- Inter company transfers between companies in a multinational
- Processes going through several divisions or departments
- Processes within a department
- Processes within a group of people.
I would suggest to use it to the extend where several people are involved; in other words where transfers occur between several parties.
If you would like to dive deeper and analyse the process on the level of óne ‘desk’, I would suggest to use the Process Structure Diagram (PSD)
More info on PSD: http://www.makigami.info/history-origin-psd/
I also use Makigami as the tool for classical VSM analyses in factories, to gain a process oriented view. In the beginning this ‘feels’ strange because the team usually is not acquainted to ‘think in process-flows’, but once taken this hurdle, it helps enormous to see where the flow has its obstacles!
To assure consistency in your improvement efforts, Makigami.Info prepares an extensive hands-on qualification program.
Scope of the award
Awards will be granted per site.
To achieve a corporate award, 80% of the sites need to have achieved the award applied for.
- At least 2 processes have been analyzed (current and future state)
- Future state design showed plausible improvements >50%
- 100 days implementation programs have been written
- 2 facilitators have been trained
- Management has given approval and resources to fulfill implementation plan
- The Analysis and Design phases have been performed according to the Makigami Standards
- At least 2 processes have been designed according to the Makigami Design Principles
- At least 2 processes have been implemented and show consistent major improvements
- No money, people, space or complexity have been added
- At least 2 new processes have been approved and scheduled to be analyzed
- Upper-and middle management actively support the improvement process.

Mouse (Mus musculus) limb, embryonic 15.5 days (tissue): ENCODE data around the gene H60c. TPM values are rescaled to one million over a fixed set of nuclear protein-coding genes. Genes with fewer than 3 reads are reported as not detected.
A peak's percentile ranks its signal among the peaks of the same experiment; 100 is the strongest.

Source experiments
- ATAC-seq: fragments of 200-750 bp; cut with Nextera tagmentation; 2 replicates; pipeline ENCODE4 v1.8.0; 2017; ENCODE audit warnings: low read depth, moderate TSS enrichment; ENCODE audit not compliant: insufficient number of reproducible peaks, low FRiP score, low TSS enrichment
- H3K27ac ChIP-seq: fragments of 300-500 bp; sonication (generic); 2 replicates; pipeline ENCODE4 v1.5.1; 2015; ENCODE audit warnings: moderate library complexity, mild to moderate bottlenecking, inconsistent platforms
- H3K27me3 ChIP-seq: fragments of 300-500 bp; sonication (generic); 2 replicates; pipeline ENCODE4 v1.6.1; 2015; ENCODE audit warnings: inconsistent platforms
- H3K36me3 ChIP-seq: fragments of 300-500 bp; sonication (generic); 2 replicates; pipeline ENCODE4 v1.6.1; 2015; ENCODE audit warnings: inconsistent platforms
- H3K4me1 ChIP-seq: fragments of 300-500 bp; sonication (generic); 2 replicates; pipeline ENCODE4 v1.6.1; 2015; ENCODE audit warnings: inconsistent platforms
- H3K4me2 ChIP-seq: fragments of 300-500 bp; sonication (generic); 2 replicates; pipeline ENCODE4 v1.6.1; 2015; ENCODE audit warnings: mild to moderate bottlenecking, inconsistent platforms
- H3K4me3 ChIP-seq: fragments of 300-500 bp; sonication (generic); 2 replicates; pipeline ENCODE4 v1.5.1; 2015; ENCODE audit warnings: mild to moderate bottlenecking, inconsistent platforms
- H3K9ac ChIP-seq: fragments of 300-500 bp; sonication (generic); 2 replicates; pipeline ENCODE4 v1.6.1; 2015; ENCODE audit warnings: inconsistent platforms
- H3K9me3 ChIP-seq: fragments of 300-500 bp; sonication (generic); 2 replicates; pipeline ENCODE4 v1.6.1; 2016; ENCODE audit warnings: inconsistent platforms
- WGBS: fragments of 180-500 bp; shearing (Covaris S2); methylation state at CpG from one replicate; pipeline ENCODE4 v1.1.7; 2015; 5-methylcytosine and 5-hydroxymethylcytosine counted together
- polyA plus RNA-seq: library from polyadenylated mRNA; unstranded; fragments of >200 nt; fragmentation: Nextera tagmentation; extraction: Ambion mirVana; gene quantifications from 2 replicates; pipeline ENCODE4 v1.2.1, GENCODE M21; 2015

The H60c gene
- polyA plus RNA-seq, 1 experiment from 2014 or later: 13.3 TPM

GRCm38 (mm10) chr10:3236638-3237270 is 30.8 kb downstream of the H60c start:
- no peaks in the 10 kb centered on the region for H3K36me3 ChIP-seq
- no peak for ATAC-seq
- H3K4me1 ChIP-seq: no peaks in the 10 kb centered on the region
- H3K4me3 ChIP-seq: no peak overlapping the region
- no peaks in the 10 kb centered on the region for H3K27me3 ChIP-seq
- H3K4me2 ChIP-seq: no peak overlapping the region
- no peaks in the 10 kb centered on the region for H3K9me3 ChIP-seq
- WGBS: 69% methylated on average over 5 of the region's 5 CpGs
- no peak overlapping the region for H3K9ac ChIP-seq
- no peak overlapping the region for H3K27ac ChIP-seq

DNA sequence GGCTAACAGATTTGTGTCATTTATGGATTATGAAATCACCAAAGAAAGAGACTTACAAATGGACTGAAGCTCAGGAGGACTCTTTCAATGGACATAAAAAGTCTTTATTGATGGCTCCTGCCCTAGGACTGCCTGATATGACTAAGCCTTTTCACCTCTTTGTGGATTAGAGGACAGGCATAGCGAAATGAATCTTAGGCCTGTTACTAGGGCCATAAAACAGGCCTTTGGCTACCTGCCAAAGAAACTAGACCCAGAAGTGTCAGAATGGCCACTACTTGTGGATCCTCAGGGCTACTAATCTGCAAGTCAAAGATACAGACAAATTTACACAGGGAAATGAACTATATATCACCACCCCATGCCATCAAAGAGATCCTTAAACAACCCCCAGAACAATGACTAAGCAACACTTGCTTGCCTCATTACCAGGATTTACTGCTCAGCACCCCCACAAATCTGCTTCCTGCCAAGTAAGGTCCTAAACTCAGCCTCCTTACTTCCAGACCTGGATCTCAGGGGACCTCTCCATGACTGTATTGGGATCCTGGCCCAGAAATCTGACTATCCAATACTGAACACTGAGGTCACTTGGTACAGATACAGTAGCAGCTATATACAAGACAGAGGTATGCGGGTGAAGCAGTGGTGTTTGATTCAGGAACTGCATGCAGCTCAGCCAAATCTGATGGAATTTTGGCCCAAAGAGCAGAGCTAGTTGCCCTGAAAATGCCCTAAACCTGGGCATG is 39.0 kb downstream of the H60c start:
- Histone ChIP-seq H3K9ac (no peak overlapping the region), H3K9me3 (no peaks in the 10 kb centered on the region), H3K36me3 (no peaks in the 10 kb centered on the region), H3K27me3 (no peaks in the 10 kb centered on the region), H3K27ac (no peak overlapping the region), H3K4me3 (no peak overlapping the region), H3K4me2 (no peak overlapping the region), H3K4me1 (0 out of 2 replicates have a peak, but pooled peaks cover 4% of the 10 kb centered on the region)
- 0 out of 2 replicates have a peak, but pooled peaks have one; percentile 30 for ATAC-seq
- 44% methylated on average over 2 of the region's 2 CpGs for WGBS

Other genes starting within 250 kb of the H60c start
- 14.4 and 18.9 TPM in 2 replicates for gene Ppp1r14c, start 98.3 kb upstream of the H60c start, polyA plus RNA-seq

- At least 1 key-process has been designed and implemented according to the Makigami Design Principles, showing consistent major improvements
- At least 4 supporting processes have been designed and implemented according to the Makigami Design Principles, showing consistent major improvements
- A feasible masterplan has been designed and approved to improve all key-processes
- All key-processes have been designed and implemented according to the Makigami Design Principles, showing consistent improvements
- A feasible masterplan has been designed and approved to improve all support-processes
Diamonds can be applied for at any level. They are tokens of achieving outstanding breakthroughs, like;
- Full conversion from push to pull planning; MRP system switched off.
- Full conversion to process teams
- Zero Emission Factory
- Zero Defect primary Process
Neurosurgical Science Centre Tilburg (St Elisabeth Hospital)
used Makigami to reduce treatment of lumbosacral radicular syndrome (LRS, ‘Hernia’) from an average 107 days to 14 days!
||Two multi disciplinary teams of each 6 people went December 11 and 12, 2006 through a Makigami analysis of the treatment of ‘a hernia’. The process starts with the visit at a neurologist and ends when the patient is correctly being treated.
Both teams came up with more than 10 meters of analysis each! Although involved in the process at a daily basis, they where flabbergasted about the complexity of such a ‘regular, standard treatment’. On average a patient is ‘on the way’ for 107 days, with fluctuations between 37 and 270 days.
In the teams participated:
- hospital manager,
- manager neurosurgery,
- floor manager,
- department assistants,
- and neurosurgeons.
None of them had knowledge of the whole process, most where even not aware of parts of the process.
It took the teams about 1,5 days to fully understand and describe the current process. During this phase many ideas where raised and discussed. Valuable issues where parked for further investigation. Sharing different perspectives is a crucial goal in this ‘exercise’. Many ideas for the future state of the process are born in this phase.
||At the end of the second day, both teams presented the results at each other and invited guests. They all firmly believed it should be possible to go through the whole process in between 4 to 14 days, depending the route it would take.
The future state of the process could be described at 1,5 Makigami sheets, compared to 9 sheets in the current situation. Lots of complexity is eliminated!
The implementation was realized within 3 months.
The project was so successful, that the hospital was flooded with patients from all over the country, causing an unexpected new challenge to the team!
After this first pilot in 2006, the makigami methodology was soon being used by one of the teammembers (a nurse) to improve other processes.
It has also succesfully been implemented in other medical disciplines. Where expensive equipment is being used -like MRI scanners, gamma knives or other radio-therapy equipment- the combination of makigami and OEE (see www.oeecoach.com) will show spectacular results!